On a recent rainy weekend while visiting my parents in their new retirement home I got to perusing old family photo albums and coffee table books that were now accessible after decades of being hidden in plain sight in the home I grew up in. One of the books, “America: A Day in the Life,” I had bought my parents as a Christmas gift nearly 25 years ago. The picture book captures May 2, 1986, depicting what everyday life was like across our country. One photograph in particular caught my attention—that of an 18-year-old Battle Creek, MI, girl standing in her bedroom getting ready for school. Clothes are strewn about an unmade bed, and on the floor are three shoe styles: a lone boat shoe and pairs of cut-out flats and Keds sneakers, both in white. It struck me instantly: Almost 25 years to the day that photo was taken, these three styles are as relevant now as they were back then.
For the countless styles that come and go in the blink of a season, there are those precious few that withstand the test of time and become classics. Converse Chucks, Birkenstock sandals and Timberland’s wheat boot are a few. And there are far more silhouettes ushered in each season with a myriad of brand names attached to their familiar shapes. Fittingly, this month’s fashion story, “Catch the Color Wave” (p. 30), revisits designers’ favorite decadal muse, the ’70s, with saturated jewel tones awash on platform pumps and sky-high heels. We’ve seen it all before, but revisiting the classics from time to time can reignite the love affair as well as entice a new generation of consumers.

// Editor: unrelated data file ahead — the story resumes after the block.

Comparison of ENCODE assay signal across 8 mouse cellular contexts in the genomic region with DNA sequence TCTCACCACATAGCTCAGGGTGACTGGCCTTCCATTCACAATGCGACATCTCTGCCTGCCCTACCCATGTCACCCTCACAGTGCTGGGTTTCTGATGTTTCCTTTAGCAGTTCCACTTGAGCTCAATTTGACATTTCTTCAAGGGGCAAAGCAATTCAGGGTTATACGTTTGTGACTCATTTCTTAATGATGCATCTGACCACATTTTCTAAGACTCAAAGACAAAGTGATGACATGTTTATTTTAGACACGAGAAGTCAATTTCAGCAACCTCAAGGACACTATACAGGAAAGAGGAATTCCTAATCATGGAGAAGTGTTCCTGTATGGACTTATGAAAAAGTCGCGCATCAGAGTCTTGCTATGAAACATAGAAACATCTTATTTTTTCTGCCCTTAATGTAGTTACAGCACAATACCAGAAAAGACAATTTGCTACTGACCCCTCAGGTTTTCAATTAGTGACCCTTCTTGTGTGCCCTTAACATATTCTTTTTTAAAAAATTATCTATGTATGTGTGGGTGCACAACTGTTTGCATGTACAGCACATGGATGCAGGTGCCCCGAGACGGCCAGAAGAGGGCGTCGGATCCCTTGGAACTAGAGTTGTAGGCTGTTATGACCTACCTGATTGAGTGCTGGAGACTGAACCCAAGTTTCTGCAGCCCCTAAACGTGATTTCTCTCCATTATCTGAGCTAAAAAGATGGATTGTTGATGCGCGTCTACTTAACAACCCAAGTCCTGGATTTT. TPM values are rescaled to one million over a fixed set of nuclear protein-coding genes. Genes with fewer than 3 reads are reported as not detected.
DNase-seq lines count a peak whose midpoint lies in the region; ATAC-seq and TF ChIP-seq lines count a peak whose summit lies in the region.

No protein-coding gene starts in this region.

This month’s Special Report, “You Heard It Here First” (p.8) delves further into the ’70s revival that’s expected to be strong for Spring ’12. Chunky silhouettes—wedges and platforms with wooden heels, as well as the new “flatform” (a flat on a platform last)—are designed to balance two of the season’s expected leading apparel trends: wide-leg pants and jumpsuits. Designers are also revisiting the Grunge era of the early ’90s. Military boots and platform oxfords pair well with the season’s slouchy proportions and cutoffs. The classic Dr. Martens 1460 boot should also be in the mix.
Another classic being reintroduced this spring is Kalso Earth. Gary Champion, president of Earth Inc. and the subject of this month’s Q&A (p. 10), discusses how the famous negative heel construction (developed 40 years ago by yoga instructor Anne Kalso) has been upgraded and repositioned as a premium wellness brand that’s good for the mind, body and soul. [Note: no claims of weight loss.] While the negative heel now ranks as a classic, the jury is most definitely out on whether any toning and shaping styles will one day reach such legendary status. Perhaps, 25 years from now, we can all revisit that question.